There are a lot of things we can do in life. And a lot of things are worthwile to do. Well, practically anything we can think of can be worthwhile. We have a lot of energy to put into things in life. Usually we have much more energy than we think we do. Consider what we go through at some of the jobs we do. Or the volunteer work we do on top of our jobs. Or the family activities we do. Or the 'fun' activities we do. We put a lot of energy into things. Do we have an unlimited supply of energy or do we use it up? I think we have renewable energy. We can recharge ourselves. Sometimes it's one spark that ignites our interest and enthusiasm.
It makes sense then to look for those sparks and be aware of what it is that sparks our imagination and passion.
Posted by carl1236 at 10:19 PM
December 12, 2006
I finished my card game
I finished making a special deck of cards for my Korean Hangul/Hanja studies. Due to this project becoming extremely complex quickly, I narrowed the focus to the dual number systems, Pure Korean and Sino-Korean. Now I have a set of mock-up cards I can play with to further test and develop learning games for myself and others. Hey, just making the cards I learned most of the characters by heart, so maybe the making of the game is a good way to learn. Just wait until I start playing games with them! I may never be able to forget these Hanja characters. ever.
So I ended up with 21 sets of three cards for a total of 63 cards. With this deck I can play games like rummy, go fish, matching games like concentration, solitaire (putting the numbers in order?) etc. Each set contains three cards, one for the Native Korean word, the Hanja character and the Hangul pronunciation of the Hanja. I combined two different card designs I found into one to make the cards more versatile. Each card shows the other cards in the set along the side. There is no english language anywhere on the cards.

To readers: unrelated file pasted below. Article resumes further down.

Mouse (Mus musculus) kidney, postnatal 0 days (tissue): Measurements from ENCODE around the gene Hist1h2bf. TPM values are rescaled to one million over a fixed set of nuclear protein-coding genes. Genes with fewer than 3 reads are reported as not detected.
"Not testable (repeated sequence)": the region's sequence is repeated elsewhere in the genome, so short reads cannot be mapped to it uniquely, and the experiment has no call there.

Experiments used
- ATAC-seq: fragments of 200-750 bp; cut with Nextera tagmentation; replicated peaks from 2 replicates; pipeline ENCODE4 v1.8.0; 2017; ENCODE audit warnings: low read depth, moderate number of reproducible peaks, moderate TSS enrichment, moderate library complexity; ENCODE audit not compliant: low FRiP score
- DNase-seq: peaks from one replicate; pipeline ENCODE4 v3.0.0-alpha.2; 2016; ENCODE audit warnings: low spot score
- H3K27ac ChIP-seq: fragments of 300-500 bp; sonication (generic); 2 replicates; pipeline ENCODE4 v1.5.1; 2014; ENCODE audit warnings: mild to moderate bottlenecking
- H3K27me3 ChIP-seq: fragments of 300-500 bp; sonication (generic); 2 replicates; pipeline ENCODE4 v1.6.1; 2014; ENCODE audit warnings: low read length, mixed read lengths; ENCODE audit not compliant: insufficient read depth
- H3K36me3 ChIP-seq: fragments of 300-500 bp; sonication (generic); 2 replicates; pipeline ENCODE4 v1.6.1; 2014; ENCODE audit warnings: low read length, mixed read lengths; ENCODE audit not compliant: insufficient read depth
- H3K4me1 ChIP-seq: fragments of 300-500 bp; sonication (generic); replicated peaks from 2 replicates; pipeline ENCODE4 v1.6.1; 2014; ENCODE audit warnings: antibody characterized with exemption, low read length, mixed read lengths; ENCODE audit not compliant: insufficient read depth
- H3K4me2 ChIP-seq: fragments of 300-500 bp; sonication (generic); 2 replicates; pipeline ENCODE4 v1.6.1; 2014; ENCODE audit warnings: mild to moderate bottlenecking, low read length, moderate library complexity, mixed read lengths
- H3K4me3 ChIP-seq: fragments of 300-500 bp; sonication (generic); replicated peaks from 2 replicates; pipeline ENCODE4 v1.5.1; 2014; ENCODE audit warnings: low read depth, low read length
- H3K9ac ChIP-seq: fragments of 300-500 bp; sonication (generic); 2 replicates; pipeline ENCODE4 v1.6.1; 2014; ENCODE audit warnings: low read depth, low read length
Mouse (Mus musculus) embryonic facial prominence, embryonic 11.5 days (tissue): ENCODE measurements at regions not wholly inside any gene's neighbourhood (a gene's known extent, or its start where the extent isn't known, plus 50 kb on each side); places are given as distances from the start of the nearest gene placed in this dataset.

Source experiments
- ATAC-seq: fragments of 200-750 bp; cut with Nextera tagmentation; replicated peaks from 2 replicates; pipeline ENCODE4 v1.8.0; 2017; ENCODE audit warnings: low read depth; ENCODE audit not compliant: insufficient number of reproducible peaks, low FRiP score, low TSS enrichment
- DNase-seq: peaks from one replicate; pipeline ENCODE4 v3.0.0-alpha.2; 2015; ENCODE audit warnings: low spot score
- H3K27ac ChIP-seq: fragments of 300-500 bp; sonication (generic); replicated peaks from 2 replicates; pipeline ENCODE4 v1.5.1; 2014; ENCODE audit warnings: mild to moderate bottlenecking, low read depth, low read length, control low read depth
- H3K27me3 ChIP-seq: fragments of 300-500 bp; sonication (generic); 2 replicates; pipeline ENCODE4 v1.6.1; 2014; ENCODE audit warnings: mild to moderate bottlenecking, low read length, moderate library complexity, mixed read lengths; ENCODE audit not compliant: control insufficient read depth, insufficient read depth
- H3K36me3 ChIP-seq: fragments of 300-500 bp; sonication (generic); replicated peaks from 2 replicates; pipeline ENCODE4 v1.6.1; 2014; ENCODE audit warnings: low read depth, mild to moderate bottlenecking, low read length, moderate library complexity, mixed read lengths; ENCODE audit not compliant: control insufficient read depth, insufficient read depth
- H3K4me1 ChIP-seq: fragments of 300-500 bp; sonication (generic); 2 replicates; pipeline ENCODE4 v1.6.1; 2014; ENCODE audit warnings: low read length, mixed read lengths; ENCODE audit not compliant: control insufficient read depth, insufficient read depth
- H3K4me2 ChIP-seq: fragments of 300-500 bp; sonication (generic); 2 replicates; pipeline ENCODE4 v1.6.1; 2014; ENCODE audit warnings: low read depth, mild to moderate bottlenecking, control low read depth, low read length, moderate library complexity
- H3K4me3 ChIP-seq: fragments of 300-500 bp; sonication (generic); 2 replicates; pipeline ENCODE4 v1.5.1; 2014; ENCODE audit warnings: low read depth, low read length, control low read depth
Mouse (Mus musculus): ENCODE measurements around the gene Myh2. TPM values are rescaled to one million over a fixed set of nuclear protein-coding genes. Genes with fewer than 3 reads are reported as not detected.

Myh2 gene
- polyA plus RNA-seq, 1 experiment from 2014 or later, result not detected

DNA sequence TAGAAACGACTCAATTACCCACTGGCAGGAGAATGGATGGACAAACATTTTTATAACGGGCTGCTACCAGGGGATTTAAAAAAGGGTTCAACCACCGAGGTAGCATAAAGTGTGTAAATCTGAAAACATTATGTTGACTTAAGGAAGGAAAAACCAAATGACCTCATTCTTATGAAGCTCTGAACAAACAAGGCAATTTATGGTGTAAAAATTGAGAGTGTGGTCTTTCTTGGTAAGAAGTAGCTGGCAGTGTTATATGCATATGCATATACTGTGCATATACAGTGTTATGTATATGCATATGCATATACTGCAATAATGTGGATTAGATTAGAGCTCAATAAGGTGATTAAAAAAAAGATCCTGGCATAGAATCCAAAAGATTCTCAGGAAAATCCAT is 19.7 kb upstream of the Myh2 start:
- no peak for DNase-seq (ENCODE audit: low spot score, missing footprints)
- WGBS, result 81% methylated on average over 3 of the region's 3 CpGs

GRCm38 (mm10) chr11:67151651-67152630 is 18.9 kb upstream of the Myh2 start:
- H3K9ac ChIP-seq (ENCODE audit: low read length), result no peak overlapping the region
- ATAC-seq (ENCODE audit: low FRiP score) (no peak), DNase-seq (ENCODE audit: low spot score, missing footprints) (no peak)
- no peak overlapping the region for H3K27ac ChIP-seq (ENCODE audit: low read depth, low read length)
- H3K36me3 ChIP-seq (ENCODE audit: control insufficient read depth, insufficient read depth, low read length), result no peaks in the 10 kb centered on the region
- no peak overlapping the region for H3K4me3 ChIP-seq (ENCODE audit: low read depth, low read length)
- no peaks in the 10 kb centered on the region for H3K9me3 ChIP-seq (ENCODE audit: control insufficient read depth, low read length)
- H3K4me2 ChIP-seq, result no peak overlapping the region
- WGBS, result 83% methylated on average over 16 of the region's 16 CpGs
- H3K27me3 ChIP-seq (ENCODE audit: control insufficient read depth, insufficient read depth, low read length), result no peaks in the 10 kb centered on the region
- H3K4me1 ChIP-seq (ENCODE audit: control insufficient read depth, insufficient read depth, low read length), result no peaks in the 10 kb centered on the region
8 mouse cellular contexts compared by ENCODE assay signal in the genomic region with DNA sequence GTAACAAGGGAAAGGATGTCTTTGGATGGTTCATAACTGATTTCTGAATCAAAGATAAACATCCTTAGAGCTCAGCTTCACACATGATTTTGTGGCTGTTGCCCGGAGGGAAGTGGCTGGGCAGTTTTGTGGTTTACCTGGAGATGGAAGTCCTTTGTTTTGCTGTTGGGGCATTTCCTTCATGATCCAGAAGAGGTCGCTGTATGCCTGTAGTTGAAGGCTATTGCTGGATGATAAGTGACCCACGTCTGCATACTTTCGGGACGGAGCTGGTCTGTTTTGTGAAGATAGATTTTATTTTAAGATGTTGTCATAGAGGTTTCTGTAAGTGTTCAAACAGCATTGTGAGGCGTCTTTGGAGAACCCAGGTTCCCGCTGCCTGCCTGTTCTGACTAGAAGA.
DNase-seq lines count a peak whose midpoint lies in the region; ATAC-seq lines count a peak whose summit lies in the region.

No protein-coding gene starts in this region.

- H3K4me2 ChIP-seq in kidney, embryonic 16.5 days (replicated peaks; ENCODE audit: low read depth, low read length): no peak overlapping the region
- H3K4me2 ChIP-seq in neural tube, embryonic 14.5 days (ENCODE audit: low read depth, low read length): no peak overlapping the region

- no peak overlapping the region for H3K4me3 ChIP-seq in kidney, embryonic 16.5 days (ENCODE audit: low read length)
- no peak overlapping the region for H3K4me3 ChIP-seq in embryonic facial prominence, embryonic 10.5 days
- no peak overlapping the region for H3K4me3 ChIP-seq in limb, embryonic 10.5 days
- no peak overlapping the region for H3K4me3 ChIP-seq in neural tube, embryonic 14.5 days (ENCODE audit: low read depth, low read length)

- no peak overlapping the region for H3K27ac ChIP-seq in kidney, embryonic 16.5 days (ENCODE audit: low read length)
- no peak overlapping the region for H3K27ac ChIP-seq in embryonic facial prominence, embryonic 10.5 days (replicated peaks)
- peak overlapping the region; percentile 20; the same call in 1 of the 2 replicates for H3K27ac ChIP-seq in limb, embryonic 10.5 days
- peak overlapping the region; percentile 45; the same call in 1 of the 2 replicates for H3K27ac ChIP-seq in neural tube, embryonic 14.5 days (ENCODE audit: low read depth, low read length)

I need a good catchy title in Korean for my numbers game cards so I can make the back. Maybe something simple like the Hanja for the word "Number(s)."
Since I don't have a language partner, I have to design games I can play by myself but also that I can teach to others quickly so If I have the opportunity to play with someone else studying Korean, the barriers are low.
Posted by carl1236 at 10:49 PM
December 11, 2006
Branding as Punishment
Wiping out is bad enough, but when we crash on a bike, we wear the crash like a brand. My co-worker took a curb cut at an angle this morning and wiped out because it was slippery. He was shaken, but thankfully had no broken bones. He did have some nice road rash on his arm though. That's going to leave a mark.
So here's my wisdom for slippery conditions. Haha, but I reserve the right to be branded if the road arises to the occasion.
1. Take slippery slopes head on.
2. While turning corners slow down, keep your bike upright while shifting body weight instead of leaning into the curve.
3. Stay alert. ;-)
Posted by carl1236 at 10:38 PM
December 10, 2006
Do not be afraid to be a leader
An Australian Advertisement by Henry Lawson
We want the man who will lead the van,
The man who will pioneer.
We have no use for the gentleman,
Or the cheating Cheap-Jack here;
We have no room for the men who shirk
The sweat of the brow. Condemn
The men who are frightened to look for work
and funk when it looks for them.
We'll honour the man who can't afford
To wait for a job that suits,
But sticks a swag on his shoulders broad
And his feet in blucher boots,
And tramps away o'er the ridges far
And over the burning sand
To look for work where the stations are
In the lonely Western land.
He'll brave the drouth and he'll brave the rain,